Sahrawi group blasts Morocco after 'mass graves' find

Sahrawi activists blasted Morocco on Friday for failing to probe the disappearance of relatives in Western Sahara, after Spanish experts reported finding the graves of eight civilians executed decades ago.

The team of researchers from Spain's University of the Basque Country exhumed the remains of eight Sahrawis, including two children, conducted forensic tests, and interviewed relatives and witnesses, according to the report published this week and seen by AFP.

The eight Sahrawis, who were individually identified by name, were arrested in February 1976 by a Moroccan military patrol and executed on the spot before being buried in shallow graves, the report concluded.

The researchers carried out their work after a shepherd discovered human remains in April this year in the Fadret Leguiaa area of the disputed territory that is controlled by the pro-independence Polisario Front.

The report was presented in Rabat on Friday by Ghalia Djimi, the vice-president of Sahrawi rights group ASVDH.

It said no light had previously been shed on the case by the Equity and Reconciliation Commission, set up in 2004 by King Mohamed VI to investigate alleged human rights abuses committed under the reign of his father, Hassan II.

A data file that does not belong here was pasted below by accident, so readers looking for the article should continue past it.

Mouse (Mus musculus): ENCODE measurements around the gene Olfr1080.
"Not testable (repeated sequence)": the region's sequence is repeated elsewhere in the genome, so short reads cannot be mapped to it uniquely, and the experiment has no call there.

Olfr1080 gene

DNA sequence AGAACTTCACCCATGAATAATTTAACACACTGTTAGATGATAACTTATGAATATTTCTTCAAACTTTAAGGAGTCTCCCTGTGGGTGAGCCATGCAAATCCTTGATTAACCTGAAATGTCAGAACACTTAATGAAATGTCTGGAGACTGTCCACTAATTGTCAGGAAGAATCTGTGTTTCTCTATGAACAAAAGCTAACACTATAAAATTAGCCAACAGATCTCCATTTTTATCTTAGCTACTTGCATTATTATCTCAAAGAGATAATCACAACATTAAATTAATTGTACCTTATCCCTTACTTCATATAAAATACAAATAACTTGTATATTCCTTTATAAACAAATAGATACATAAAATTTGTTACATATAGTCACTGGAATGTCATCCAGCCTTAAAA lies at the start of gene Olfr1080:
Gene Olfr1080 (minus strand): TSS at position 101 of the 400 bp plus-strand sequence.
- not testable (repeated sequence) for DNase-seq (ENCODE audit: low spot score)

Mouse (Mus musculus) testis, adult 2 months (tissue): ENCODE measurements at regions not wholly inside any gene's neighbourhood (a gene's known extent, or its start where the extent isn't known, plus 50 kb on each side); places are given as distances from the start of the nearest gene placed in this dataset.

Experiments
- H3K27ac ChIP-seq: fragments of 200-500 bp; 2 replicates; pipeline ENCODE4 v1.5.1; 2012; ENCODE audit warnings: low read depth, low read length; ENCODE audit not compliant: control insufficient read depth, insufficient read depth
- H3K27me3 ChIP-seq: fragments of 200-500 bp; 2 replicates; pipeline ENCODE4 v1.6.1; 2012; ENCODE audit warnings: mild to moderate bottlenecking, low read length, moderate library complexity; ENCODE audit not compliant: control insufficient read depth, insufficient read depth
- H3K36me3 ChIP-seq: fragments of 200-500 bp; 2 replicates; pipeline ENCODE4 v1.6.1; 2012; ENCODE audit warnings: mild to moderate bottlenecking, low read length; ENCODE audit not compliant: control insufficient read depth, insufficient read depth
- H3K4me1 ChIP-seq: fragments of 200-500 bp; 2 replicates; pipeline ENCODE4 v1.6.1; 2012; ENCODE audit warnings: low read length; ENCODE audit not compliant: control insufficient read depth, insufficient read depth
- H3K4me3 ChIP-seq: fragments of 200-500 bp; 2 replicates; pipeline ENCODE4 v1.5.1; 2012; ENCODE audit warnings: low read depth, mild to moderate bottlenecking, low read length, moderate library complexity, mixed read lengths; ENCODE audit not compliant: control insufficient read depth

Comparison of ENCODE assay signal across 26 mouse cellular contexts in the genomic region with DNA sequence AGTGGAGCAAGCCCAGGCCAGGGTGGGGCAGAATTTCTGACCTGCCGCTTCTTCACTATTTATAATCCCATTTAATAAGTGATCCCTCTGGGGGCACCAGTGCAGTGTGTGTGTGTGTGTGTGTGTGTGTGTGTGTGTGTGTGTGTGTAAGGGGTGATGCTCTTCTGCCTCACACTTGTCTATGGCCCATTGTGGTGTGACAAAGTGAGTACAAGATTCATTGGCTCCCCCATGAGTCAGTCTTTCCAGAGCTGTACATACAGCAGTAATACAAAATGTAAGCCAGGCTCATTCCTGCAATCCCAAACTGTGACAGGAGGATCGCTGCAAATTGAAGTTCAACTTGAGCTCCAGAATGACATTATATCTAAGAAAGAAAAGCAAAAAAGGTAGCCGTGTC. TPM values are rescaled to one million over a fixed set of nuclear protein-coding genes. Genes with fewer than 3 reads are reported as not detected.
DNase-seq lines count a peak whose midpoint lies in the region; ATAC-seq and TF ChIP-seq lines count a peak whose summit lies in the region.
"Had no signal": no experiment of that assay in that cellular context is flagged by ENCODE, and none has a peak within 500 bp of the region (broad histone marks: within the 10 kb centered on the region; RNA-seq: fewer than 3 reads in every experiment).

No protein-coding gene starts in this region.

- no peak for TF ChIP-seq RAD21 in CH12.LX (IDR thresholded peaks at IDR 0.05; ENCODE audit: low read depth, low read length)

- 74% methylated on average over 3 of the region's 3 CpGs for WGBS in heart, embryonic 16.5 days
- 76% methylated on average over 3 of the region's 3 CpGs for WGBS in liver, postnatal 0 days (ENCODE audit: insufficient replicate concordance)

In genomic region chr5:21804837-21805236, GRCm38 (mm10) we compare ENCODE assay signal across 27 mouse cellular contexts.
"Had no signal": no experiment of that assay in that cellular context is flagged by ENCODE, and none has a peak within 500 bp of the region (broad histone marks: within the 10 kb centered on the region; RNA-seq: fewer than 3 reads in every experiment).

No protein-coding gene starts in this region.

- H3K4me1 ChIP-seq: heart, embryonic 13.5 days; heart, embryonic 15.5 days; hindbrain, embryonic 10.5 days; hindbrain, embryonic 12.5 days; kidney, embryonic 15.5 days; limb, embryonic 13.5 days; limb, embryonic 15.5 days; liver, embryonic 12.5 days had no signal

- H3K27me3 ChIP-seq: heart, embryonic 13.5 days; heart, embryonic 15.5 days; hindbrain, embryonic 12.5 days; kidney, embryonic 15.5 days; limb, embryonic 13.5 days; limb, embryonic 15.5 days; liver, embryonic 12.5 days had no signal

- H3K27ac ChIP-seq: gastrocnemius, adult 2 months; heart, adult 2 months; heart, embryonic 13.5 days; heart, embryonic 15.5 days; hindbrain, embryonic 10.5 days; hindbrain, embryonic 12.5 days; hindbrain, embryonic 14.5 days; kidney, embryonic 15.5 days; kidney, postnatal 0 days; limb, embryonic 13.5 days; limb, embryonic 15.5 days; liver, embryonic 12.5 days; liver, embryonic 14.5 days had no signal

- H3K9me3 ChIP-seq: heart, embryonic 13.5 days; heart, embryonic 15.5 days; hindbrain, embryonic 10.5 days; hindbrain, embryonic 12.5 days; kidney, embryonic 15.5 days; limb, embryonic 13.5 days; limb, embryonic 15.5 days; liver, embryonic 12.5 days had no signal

And the information provided by another state-run body, the Consultative Human Rights Council (CCDH) on just four of the victims, which claimed that they all died in custody, "has also been proven false".

Contacted by AFP, an official with the National Council for Human Rights, which replaced the CCDH, said he was unable to comment.

Djimi, the Sahrawi group's vice-president, said she and others had waited at least seven years for a response from the Moroccan authorities to a request for an inquiry into the fate of their relatives who disappeared in the Moroccan-controlled part of the region.

"We are convinced that there is no willingness on the part of the Moroccan state to investigate the reality of what happened to those who disappeared," she said.

Amnesty International renewed its call for the UN peacekeeping force in the Western Sahara to be given a human rights monitoring mandate, and said "independent, impartial and thorough" inquiries were needed.

The revelations by the Spanish team "underscore the continuing need to uncover the full truth about hundreds of cases of enforced disappearance from previous decades and to ensure justice for victims and their families," the rights group added.

Morocco occupied the Western Sahara, a former Spanish colony, in 1975 in a move never recognised by the international community, and has proposed broad autonomy under Moroccan sovereignty for the region.

But this is rejected by Polisario Front rebels, who took up arms to fight for an independent state until the United Nations negotiated a ceasefire in 1991, and who insist on the Sahrawis' right to a UN-monitored referendum on self-determination.